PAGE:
On Sunday, when Chris and I left the house to get in the car to drive to Port Coquitlam, I noticed a man on the other side of the street, walking a large dog and turning to look at us repeatedly. I wouldn't call what he was doing "cruising," but his interest in us was unmistakable. And when one man shows an interest in another man--that is, repeatedly looks at him, and they don't know each other--then there's a good chance one or more of them is gay.
As we pulled away from the front of the house, I turned in the front passenger seat to look at the man. He was looking at us through the rear window of the car as we drove away, and was that a smile I saw on his face?
All of this helped me to believe that other gay people live in our neighborhood, somewhere, and that Chris and I aren't the only ones, which I found both comforting and frustrating. It isn't easy for gay people to meet each other, even on a social level, and I wondered if the man had a partner himself, and if the two of them felt isolated in a heterosexual neighborhood, and if they'd like to meet us as much as we'd like to meet them. Maybe we'd become good friends and spend time with each other on weekends, going out for dinner, seeing a movie, enjoying walks along the Fraser River.
Chris and I have always wanted to meet other monogamous, gay male couples, and we've been fortunate enough that that's happened--with Chris (my former boss) and his partner Justin, and Steve and Mike (who now live in Saskatoon), and Bill and Lloyd (the older gay couple I wrote about previously). But, as far as having friendships that bloomed into people we could get together with on a regular basis for outings and good times, that hasn't happened, and, to a large degree, that's isolated Chris and me from the rest of the gay community.
I think Chris's and my relationship would be richer if we had close friendships with other monogamous, gay male couples, but I also worry that, despite how secure our relationships are, we might feel threatened in the company of attractive gay men, that one or more might be sexually attracted to each other, and that could signal the end of what Chris and I share, or severely damage it. I don't think this is insecurity talking, I think it's reality. Chris and I don't have an open relationship. In fact, we both defined our relationship from the beginning by our faithfulness to each other. But that's not necessarily the case with other gay male couples, and I would feel very uncomfortable being around them if that were the case.
At any rate, there's a considerable distance between wanting to meet a presumably gay man walking a dog on the other side of the street, and Chris's and my relationship falling apart because we're friends with another gay male couple who like to play around with other couples.
I wondered if the man walking the dog would make a special effort to walk by our house again in the near future. If he'd cross the street next time and walk on the sidewalk directly in front of our house. If he'd linger nearby, waiting for us to leave the house, finding an excuse to run into us and to talk with us. After all, plenty of straight people in the neighborhood have talked to us since we've arrived. It seems to be the thing people do here. Perhaps gay people would do it as easily as straight people would, with none of the hang-ups of encounters on big city streets, the flirting, interested one minute and not interested the next, lots of eye contact--but not a word spoken.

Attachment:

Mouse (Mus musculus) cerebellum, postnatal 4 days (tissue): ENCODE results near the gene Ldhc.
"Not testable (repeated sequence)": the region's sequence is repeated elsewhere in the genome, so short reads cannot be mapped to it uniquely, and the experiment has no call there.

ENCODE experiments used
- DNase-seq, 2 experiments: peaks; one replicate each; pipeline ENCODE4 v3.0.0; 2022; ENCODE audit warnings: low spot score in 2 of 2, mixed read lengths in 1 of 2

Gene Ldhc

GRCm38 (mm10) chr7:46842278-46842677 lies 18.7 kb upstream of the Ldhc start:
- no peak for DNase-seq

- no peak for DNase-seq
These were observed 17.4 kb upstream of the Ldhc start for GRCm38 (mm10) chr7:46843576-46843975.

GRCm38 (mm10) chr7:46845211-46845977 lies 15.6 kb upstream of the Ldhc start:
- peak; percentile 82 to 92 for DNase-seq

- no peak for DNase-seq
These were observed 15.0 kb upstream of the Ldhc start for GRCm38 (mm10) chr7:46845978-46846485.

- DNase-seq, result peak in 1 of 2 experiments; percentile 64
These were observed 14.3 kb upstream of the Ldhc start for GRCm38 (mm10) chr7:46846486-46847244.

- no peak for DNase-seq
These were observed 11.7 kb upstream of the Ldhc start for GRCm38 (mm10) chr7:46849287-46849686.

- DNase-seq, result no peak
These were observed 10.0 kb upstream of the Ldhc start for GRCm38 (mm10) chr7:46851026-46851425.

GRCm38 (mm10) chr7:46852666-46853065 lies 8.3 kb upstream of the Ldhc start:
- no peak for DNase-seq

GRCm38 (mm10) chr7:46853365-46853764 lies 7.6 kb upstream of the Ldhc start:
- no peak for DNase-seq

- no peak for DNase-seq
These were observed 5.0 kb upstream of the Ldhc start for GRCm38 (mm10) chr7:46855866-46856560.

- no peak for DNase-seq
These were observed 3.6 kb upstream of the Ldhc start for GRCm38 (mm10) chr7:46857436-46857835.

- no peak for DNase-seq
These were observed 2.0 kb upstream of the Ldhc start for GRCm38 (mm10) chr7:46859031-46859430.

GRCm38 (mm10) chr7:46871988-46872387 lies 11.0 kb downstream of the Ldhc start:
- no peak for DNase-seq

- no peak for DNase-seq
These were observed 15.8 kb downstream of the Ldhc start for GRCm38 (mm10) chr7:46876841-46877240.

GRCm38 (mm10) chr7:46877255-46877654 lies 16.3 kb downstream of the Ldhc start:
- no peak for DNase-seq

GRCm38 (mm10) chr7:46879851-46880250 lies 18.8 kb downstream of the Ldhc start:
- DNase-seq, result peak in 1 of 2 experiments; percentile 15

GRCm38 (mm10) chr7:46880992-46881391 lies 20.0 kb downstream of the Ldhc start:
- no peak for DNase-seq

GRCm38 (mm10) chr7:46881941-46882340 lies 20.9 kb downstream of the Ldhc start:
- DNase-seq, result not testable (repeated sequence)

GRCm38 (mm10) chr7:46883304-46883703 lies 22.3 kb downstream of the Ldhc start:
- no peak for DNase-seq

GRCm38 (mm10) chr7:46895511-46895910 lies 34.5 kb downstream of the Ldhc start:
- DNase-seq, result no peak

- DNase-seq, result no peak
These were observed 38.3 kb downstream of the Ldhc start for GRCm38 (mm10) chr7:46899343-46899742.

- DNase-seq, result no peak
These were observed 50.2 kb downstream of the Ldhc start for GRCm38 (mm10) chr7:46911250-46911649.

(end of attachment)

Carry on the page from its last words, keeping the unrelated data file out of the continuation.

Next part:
I also wondered if Chris and I made an effort to frequent the neighborhood coffee shop, easy walking distance from the house, we might see the gay man there, dog in hand, eager to introduce himself, to talk about himself and his partner, and how conveniently close they live to us.
The weather's taken a turn for the worse this past week, and Chris is still trying to get used to his new work routine--rising early and going to bed early, so he can get to and from work--so we haven't had the opportunity to be social butterflies in the neighborhood. But I suppose the opportunity to meet other gay people is always there, and, if it's meant to be, we might just find ourselves face to face with another gay male couple, who will make our transition to the neighborhood a little easier, and who will help us feel more like we belong.
The other day, I saw a lesbian couple walk their dog on the same side of the street as the man previously. One of them was unmistakably masculine, in a way that even I'm not, while the other appeared more feminine. I have to assume they're from the neighborhood, too. I can't imagine that they drive their dog all the way from Vancouver just to walk it in a pastoral setting.
If there's a gay male and a lesbian couple in the neighborhood, there have to be other gay people too, right? I'm sure it's only a matter of time before we meet some of them. I look forward to that.